Home / Works / Jeux d’enfants (Georges Bizet)

Print content of page

Jeux d’enfants (Georges Bizet)

Date

1871

Description

1. L’Escarpolette (Rêverie, Andantino) – 2. La Toupie (Impromptu, Allegro vivo) – 3. La Poupée (Berceuse, Andantino simplice) – 4. Les Chevaux de bois (Allegro vivo) – 5. Le Volant (Fantaisie, Andantino molto) – 6. Trompette et Tambour (Marche, Allegro, mouvement de marche) – 7. Les Bulles de savon (Rondino, Allegro moderato) – 8. Les Quatre coins (Esquisse, Allegro vivo) – 9. Colin-Maillard (Nocturne, Andante non troppo quasi andantino) – 10. Saute-mouton (Caprice, Allegro molto moderato) – 11. Petit mari, petite femme (Duo, Andantino) – 12. Le Bal (Galop, Presto)

Text

Although Bizet was a remarkable pianist, he did not write a great deal for his instrument. His only work for four hands, Jeux d’enfants, is, however, one of his best-known pieces. Completed in the autumn of 1871, dedicated to “Mesdemoiselles Marguerite de Beaulieu et Fanny Gouin” (about whom nothing is known), this work originally consisted of ten numbers, Les Bulles de savon and Les Quatre coins being added just before publication. Bizet later orchestrated five of the pieces (nos. 2, 3, 6, 11 and 12) and changed their order to form the Petite Suite, premiered on 2 March 1873 under the baton of Édouard Colonne. He then removed the titles, which he deemed “too childish”. Nevertheless, this set of piano duets is closely linked to the world of childhood. When the composer completed it, he knew he was going to be a father (his son Jacques was born on 10 July 1872). Furthermore, writing about children may well have been a nod towards his marriage. He actually called his wife Geneviève “My baby” and signed his letters to her “Your baby, who loves you”! Unlike Schumann (Scènes d’enfants), he did not idealise childhood. Neither did he express its mysteries, fears and dreams, which were later to be an inspiration for Ravel (Ma Mère l’Oye). With touching candour and inventiveness, he used figuralist motifs to depict the pastimes evoked. However, he was addressing children as listeners rather than as performers. The difficulty of most of the pieces (particularly La Toupie and Le Bal), in fact, require highly competent, if not virtuoso, pianists.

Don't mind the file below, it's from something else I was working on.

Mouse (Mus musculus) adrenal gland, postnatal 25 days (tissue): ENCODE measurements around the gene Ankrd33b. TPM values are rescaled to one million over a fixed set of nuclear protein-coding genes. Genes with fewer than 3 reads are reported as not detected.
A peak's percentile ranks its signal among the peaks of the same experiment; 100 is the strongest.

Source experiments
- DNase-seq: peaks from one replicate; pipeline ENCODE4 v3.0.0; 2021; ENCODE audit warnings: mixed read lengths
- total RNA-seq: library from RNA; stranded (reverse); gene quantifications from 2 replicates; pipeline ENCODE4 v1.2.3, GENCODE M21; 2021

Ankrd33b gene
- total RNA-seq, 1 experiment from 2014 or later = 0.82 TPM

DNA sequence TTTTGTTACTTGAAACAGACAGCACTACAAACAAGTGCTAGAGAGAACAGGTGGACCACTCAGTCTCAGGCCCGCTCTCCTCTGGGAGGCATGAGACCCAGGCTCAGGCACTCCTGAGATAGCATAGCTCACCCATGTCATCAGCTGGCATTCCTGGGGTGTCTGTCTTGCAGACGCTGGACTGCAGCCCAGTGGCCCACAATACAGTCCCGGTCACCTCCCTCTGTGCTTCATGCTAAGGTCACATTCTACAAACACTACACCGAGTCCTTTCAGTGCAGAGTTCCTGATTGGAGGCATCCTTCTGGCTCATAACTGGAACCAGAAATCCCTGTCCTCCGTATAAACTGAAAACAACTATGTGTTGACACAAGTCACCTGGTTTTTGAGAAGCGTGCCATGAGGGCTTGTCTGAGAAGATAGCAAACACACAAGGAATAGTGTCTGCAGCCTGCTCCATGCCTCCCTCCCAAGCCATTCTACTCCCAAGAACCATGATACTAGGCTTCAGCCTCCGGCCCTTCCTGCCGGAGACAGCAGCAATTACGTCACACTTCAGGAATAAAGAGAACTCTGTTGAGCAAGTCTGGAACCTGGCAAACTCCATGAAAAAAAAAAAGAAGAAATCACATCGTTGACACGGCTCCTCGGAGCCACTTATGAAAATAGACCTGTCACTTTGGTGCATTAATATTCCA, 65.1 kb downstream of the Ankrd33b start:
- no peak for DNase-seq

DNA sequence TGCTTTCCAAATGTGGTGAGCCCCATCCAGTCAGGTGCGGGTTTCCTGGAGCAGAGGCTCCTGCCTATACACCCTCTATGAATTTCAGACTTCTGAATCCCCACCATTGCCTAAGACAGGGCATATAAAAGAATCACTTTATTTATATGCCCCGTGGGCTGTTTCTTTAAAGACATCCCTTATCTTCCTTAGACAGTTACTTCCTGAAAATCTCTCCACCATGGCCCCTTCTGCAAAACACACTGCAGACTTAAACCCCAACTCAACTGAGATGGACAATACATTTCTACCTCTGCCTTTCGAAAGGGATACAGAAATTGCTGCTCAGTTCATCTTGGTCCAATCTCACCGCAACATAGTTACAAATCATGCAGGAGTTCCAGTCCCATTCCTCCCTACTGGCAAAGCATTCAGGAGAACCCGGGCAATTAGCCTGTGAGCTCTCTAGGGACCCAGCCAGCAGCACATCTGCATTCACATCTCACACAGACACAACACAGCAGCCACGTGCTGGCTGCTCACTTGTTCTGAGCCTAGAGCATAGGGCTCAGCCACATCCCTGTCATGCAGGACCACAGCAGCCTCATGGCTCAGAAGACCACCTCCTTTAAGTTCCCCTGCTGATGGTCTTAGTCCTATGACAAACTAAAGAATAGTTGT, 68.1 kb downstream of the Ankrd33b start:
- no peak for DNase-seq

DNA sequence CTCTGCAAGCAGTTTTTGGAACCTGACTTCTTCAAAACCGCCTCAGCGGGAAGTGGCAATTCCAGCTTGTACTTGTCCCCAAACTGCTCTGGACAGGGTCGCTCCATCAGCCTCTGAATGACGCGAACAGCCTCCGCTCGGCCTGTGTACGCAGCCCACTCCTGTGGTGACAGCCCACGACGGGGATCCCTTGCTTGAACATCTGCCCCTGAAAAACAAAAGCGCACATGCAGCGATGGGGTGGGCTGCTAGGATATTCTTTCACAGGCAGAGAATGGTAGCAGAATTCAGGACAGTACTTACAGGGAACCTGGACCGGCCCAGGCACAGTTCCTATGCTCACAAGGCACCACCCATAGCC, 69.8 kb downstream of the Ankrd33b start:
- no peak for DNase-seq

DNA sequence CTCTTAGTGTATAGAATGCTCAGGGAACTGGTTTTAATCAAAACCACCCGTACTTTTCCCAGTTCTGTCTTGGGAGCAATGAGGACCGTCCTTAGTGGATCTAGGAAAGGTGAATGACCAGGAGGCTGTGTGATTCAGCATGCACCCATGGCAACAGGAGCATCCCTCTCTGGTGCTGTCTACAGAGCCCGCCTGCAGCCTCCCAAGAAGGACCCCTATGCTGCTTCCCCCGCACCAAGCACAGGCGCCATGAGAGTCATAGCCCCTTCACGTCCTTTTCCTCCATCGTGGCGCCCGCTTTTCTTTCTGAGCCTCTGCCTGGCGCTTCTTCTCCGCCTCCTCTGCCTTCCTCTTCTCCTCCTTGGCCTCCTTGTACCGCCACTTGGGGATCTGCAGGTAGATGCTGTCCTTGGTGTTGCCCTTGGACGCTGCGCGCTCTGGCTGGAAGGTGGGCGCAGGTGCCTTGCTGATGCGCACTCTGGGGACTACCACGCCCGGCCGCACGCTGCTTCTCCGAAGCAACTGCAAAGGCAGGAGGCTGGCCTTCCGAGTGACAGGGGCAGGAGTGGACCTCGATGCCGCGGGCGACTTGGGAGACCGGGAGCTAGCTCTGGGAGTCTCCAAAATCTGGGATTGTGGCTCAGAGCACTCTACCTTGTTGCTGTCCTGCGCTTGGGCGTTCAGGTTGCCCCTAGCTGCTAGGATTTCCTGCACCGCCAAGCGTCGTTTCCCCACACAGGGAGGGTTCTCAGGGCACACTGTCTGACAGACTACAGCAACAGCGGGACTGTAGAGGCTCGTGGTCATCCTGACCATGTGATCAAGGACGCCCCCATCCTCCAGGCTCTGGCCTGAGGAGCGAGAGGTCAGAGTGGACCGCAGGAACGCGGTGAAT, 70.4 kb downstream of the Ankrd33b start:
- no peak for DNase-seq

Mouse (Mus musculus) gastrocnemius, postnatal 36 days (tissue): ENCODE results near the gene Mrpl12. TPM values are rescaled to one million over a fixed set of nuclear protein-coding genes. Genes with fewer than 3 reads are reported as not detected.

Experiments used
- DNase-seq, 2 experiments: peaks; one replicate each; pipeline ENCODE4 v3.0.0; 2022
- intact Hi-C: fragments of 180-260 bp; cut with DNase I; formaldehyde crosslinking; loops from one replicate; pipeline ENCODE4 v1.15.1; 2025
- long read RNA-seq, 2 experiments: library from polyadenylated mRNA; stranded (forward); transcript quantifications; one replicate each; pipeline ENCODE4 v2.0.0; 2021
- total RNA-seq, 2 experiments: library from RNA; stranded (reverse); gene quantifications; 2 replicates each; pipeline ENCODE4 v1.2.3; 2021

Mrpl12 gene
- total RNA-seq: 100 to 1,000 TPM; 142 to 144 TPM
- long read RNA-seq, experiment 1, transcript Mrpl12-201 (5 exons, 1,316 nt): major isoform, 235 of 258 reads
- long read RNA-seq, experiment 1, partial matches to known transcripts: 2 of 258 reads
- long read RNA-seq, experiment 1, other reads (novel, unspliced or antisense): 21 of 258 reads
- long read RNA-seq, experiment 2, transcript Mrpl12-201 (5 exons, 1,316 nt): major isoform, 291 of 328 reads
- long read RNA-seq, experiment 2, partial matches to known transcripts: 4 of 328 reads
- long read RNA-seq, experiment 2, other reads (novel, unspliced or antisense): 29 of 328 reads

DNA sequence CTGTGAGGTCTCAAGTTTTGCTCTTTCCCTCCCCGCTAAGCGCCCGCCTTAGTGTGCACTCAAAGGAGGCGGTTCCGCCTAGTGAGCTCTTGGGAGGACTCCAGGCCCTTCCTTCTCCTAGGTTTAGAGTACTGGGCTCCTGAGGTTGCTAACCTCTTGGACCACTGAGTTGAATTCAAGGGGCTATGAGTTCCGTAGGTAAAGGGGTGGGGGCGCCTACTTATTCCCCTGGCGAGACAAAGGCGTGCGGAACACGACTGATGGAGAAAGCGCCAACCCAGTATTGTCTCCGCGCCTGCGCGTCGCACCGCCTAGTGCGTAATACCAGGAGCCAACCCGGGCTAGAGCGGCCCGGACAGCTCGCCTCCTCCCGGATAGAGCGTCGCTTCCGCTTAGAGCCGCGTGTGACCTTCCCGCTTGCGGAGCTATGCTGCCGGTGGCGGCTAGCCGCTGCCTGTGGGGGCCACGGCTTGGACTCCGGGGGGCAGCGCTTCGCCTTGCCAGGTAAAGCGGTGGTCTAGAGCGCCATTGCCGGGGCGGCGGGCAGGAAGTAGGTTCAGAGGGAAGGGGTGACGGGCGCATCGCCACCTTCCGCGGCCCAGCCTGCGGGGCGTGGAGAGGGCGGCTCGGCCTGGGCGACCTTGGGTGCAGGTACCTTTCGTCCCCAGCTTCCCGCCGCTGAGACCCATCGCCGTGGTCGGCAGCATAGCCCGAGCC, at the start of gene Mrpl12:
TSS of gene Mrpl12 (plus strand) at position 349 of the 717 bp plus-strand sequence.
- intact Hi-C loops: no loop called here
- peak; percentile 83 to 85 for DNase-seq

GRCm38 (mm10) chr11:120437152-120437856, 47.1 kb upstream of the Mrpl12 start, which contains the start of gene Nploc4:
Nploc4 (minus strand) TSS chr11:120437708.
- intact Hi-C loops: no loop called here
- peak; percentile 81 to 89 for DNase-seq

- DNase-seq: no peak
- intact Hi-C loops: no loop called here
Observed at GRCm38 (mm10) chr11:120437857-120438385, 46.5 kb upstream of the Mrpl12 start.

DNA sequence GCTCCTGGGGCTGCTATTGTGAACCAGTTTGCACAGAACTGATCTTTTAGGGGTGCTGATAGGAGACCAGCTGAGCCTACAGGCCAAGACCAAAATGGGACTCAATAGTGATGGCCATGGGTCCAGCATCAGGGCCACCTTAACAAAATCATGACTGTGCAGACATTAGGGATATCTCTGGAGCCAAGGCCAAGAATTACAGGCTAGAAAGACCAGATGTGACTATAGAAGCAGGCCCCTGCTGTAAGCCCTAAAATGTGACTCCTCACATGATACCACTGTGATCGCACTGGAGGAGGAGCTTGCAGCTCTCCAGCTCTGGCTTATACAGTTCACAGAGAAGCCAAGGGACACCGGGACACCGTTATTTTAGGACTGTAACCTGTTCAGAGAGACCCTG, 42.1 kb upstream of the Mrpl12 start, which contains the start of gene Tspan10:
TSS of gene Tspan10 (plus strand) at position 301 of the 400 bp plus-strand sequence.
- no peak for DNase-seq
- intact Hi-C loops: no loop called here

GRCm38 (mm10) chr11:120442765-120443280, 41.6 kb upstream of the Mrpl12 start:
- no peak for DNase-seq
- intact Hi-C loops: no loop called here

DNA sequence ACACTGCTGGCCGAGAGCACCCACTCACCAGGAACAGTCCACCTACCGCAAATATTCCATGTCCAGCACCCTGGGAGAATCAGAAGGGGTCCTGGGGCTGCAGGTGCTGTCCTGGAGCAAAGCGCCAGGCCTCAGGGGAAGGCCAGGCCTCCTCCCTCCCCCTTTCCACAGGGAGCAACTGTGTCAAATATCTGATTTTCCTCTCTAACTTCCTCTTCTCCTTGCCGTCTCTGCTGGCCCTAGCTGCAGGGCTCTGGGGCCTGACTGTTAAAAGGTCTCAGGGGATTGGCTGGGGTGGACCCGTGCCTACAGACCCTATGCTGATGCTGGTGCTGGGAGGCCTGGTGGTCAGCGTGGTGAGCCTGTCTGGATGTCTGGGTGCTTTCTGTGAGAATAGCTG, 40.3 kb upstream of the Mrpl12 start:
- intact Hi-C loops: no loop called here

Person - 1
  • BIZET, Georges (1838-1875)
  • Theme - 1
  • Piano – À quatre mains